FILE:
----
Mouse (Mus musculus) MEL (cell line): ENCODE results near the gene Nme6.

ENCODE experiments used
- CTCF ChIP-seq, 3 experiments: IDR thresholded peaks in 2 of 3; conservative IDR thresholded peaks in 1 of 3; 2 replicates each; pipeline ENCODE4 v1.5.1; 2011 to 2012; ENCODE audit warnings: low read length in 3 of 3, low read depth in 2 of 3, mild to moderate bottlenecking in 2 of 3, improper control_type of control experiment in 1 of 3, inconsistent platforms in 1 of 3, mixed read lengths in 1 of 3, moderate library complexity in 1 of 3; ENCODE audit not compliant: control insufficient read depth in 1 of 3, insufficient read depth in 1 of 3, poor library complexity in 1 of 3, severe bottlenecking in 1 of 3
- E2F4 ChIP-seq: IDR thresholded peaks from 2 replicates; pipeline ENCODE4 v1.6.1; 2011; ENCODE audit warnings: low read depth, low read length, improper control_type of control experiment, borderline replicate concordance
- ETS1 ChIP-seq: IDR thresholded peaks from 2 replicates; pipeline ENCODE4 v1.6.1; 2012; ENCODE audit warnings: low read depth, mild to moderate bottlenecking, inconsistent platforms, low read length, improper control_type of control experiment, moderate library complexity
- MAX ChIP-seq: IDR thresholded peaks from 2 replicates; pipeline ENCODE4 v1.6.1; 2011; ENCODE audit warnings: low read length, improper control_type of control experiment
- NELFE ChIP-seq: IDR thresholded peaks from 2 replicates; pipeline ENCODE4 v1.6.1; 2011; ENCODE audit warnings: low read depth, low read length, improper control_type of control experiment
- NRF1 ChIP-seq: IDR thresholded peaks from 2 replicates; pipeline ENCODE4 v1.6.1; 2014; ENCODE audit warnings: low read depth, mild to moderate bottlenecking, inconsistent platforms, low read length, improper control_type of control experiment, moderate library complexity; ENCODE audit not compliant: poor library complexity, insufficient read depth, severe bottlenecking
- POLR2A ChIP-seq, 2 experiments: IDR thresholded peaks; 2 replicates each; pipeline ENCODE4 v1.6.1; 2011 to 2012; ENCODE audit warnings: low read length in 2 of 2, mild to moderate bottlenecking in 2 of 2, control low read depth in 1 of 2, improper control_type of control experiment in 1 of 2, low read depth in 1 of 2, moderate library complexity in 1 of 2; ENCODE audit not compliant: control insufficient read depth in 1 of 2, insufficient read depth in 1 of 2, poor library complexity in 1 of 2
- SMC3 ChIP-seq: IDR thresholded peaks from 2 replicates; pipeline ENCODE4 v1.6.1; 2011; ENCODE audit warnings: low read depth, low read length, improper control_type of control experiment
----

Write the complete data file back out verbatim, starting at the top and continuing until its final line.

Mouse (Mus musculus) MEL (cell line): ENCODE results near the gene Nme6.

ENCODE experiments used
- CTCF ChIP-seq, 3 experiments: IDR thresholded peaks in 2 of 3; conservative IDR thresholded peaks in 1 of 3; 2 replicates each; pipeline ENCODE4 v1.5.1; 2011 to 2012; ENCODE audit warnings: low read length in 3 of 3, low read depth in 2 of 3, mild to moderate bottlenecking in 2 of 3, improper control_type of control experiment in 1 of 3, inconsistent platforms in 1 of 3, mixed read lengths in 1 of 3, moderate library complexity in 1 of 3; ENCODE audit not compliant: control insufficient read depth in 1 of 3, insufficient read depth in 1 of 3, poor library complexity in 1 of 3, severe bottlenecking in 1 of 3
- E2F4 ChIP-seq: IDR thresholded peaks from 2 replicates; pipeline ENCODE4 v1.6.1; 2011; ENCODE audit warnings: low read depth, low read length, improper control_type of control experiment, borderline replicate concordance
- ETS1 ChIP-seq: IDR thresholded peaks from 2 replicates; pipeline ENCODE4 v1.6.1; 2012; ENCODE audit warnings: low read depth, mild to moderate bottlenecking, inconsistent platforms, low read length, improper control_type of control experiment, moderate library complexity
- MAX ChIP-seq: IDR thresholded peaks from 2 replicates; pipeline ENCODE4 v1.6.1; 2011; ENCODE audit warnings: low read length, improper control_type of control experiment
- NELFE ChIP-seq: IDR thresholded peaks from 2 replicates; pipeline ENCODE4 v1.6.1; 2011; ENCODE audit warnings: low read depth, low read length, improper control_type of control experiment
- NRF1 ChIP-seq: IDR thresholded peaks from 2 replicates; pipeline ENCODE4 v1.6.1; 2014; ENCODE audit warnings: low read depth, mild to moderate bottlenecking, inconsistent platforms, low read length, improper control_type of control experiment, moderate library complexity; ENCODE audit not compliant: poor library complexity, insufficient read depth, severe bottlenecking
- POLR2A ChIP-seq, 2 experiments: IDR thresholded peaks; 2 replicates each; pipeline ENCODE4 v1.6.1; 2011 to 2012; ENCODE audit warnings: low read length in 2 of 2, mild to moderate bottlenecking in 2 of 2, control low read depth in 1 of 2, improper control_type of control experiment in 1 of 2, low read depth in 1 of 2, moderate library complexity in 1 of 2; ENCODE audit not compliant: control insufficient read depth in 1 of 2, insufficient read depth in 1 of 2, poor library complexity in 1 of 2
- SMC3 ChIP-seq: IDR thresholded peaks from 2 replicates; pipeline ENCODE4 v1.6.1; 2011; ENCODE audit warnings: low read depth, low read length, improper control_type of control experiment